If I install an older version of a distro (say, Manjaro 16.10) because the laptop is a tad old (2 GHx CPU, 3 GB RAM), is the updating process going to require attention? Will it install resource-hungry updates, thus defeating the purpose?
Sorry, I know this is probably a well-documented issue, but I did a bit of searching and found little to the point. There is a lot on how Linux can resurrect old machines, but no clear guides on preventing the OS from updating beyond the machine’s capacities.
I think the reason for that is: why not just install a newer version? The only answer for me would be to install an already discontinued project. But if you want to run a working distribution, you might as well download the newest version.
I suspect your question comes from a Windows point of view, when it’s made clear that Windows XP is way more lightweight than Windows 10. The thing is, Windows ain’t Linux.
First of all, Linux is so lightweight because many essential programs are more or less the same as 15 years ago, if they don’t need improvement. Secondly, the UNIX philosophy is entirely different from what worms Microsoft has in its brain. Programs are made to be as concise as reasonably possible and most of the time follow a single purpose. Thirdly, I don’t need to explain the customizability of Linux operating systems.
Summing it up:
You can install the newest version of a GNU/Linux distribution without worrying about performance drops. I would say it should increase, as newer versions, especially for well established packages, usually include optimizations in their updates. All you have to do to use an old system properly is the following:
- Get a minimal distribution that doesn’t have pre-installed stuff on it.
- Use a lightweight combo as the DE, like XFCE, LXQt or even OpenBox.
- Install only necessary packages you actually want and/or need.
Usage after installation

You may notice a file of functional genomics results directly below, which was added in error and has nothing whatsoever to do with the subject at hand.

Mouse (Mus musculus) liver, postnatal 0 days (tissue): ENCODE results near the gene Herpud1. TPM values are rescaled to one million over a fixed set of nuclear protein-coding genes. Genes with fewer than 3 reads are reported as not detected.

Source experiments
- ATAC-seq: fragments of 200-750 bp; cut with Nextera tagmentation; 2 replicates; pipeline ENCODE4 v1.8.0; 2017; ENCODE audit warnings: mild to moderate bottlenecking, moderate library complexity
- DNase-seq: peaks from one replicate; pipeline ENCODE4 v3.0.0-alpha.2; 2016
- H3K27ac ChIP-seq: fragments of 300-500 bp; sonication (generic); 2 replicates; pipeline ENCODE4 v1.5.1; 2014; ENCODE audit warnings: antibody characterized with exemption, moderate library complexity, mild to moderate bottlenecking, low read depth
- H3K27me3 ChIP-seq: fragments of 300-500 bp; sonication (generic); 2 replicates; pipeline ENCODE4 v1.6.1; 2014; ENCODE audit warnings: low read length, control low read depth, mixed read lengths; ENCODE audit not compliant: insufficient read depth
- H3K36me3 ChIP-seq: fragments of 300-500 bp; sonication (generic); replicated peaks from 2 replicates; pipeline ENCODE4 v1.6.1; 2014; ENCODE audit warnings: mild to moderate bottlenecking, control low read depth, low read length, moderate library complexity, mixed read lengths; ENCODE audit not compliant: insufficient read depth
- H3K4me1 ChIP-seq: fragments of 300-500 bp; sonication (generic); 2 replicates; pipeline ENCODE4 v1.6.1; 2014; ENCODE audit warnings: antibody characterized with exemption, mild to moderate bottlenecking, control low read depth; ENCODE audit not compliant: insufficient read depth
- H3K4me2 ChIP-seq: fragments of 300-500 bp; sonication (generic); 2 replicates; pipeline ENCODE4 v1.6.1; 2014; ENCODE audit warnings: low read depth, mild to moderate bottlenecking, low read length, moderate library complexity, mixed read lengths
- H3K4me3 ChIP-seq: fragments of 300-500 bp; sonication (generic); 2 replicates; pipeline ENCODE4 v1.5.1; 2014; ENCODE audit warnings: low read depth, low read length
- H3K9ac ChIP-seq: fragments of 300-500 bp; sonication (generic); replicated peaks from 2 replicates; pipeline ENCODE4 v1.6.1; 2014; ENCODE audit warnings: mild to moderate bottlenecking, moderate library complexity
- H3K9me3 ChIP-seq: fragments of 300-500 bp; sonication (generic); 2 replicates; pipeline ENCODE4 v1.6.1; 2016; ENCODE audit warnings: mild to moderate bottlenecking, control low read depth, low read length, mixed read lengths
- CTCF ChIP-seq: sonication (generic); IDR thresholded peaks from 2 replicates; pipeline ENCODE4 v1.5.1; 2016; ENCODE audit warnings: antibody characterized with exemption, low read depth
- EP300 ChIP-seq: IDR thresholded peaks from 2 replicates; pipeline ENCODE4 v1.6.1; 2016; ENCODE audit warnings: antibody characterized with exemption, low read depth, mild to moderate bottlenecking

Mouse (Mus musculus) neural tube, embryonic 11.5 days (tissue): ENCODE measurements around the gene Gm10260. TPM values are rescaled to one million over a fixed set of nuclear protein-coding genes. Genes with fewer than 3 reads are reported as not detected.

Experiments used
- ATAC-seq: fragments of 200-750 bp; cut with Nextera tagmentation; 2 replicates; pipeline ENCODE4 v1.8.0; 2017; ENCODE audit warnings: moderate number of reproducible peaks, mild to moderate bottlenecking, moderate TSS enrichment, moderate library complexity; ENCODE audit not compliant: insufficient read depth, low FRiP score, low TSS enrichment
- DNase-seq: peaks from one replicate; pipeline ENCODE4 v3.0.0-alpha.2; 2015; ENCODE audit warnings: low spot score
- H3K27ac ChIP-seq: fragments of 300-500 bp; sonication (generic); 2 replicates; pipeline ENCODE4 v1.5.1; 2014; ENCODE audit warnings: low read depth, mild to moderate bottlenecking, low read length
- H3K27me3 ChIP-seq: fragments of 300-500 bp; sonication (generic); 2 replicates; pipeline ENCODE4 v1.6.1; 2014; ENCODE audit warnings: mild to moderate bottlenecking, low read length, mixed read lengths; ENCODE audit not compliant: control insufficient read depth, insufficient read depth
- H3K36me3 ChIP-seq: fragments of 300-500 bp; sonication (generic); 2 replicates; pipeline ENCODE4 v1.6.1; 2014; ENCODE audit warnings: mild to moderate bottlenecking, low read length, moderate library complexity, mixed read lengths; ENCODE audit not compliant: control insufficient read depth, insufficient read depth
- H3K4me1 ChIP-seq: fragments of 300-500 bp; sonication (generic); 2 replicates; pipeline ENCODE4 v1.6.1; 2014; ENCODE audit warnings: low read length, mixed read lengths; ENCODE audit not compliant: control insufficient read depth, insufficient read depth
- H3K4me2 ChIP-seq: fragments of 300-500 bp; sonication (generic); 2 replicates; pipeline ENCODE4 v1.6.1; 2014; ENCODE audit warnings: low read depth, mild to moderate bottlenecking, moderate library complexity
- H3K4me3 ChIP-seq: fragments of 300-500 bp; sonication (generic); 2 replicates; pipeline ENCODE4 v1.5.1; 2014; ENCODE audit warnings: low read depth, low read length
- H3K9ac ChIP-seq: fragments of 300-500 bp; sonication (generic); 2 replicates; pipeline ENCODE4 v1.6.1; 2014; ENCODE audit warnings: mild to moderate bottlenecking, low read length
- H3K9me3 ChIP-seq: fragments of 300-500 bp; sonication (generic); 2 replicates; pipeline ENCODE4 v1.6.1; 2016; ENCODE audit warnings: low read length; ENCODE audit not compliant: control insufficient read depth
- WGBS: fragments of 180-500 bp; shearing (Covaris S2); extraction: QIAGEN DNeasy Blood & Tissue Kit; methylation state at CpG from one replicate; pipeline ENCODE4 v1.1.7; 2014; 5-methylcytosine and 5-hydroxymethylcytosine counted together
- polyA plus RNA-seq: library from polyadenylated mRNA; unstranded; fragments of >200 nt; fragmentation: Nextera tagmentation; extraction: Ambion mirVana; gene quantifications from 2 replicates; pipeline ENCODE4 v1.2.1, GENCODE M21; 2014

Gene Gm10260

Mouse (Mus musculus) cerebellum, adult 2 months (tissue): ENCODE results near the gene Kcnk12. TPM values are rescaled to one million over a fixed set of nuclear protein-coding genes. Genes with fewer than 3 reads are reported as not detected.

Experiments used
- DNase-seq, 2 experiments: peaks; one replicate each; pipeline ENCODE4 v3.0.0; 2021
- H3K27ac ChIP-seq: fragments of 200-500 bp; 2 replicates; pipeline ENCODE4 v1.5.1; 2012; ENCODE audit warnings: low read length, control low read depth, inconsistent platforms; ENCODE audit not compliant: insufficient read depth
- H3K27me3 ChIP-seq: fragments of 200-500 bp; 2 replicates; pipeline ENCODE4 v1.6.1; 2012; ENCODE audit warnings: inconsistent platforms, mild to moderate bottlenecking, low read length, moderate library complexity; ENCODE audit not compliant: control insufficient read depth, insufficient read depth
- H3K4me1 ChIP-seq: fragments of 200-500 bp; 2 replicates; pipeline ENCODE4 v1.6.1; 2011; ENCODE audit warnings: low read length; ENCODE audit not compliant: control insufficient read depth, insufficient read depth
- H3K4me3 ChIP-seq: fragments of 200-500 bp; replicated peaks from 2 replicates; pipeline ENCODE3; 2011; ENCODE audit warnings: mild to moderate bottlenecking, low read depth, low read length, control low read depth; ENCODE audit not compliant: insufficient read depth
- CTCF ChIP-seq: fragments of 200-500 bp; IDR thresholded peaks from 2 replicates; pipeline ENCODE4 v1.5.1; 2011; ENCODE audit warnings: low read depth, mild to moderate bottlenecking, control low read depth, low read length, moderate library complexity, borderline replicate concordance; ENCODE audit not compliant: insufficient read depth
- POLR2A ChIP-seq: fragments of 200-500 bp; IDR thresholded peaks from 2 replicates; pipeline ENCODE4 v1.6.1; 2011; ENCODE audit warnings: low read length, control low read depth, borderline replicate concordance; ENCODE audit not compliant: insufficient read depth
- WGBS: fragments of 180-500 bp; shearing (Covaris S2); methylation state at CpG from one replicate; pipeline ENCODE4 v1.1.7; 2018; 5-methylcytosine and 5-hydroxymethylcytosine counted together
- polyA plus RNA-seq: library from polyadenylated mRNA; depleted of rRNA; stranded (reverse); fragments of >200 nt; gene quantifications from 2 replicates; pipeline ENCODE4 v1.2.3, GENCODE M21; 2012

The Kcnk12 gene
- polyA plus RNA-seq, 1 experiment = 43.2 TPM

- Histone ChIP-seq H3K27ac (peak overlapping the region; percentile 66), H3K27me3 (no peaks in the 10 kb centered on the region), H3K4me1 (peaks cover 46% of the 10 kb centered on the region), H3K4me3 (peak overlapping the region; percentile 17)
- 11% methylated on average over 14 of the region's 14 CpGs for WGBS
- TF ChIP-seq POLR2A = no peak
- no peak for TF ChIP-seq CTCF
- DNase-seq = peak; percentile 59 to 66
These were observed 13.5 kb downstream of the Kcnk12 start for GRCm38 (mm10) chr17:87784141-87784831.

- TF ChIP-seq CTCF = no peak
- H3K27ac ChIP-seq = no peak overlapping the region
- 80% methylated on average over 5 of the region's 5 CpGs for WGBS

- Don’t run anything in the background, except it’s absolutely necessary to keep the system running.
- When you open a browser, close everything else and use only a single tab within.
- Use only a single app at a time. Either browser, or word processor. Not both.
- Linux offers many lightweight versions of existing software. Take advantage of that.
- Think about what you need the OS for. If your goal only requires solutions not depending on a graphical display of such, then using the system on CLI only improves the performance immensely. I still remember my old server I used a couple of years ago. I thought, too, that it’d be slow but I used it without a GUI and I found it pretty quick and never had a trouble with performance for my personal use cases. The bottle neck actually were the super old HDDs connected to the computer but everything else was more than quick enough.
P. S. :
If someone loads thousands of unnecessary crap items onto their Linux then it’s not lightweight anymore, either.
what he said (@Akito)…
It’s almost always better to do a fresh install… it’s relatively trivial for me - as most of my data is in the cloud (including all my shell scripts I “need”)…
I “recently” tried Manjaro 17.x (XFCE) on a low power Samsung N150 (dual core Atom, 2 GB RAM and 64 GB SSD) - probably the best experience I’ve had on that netbook…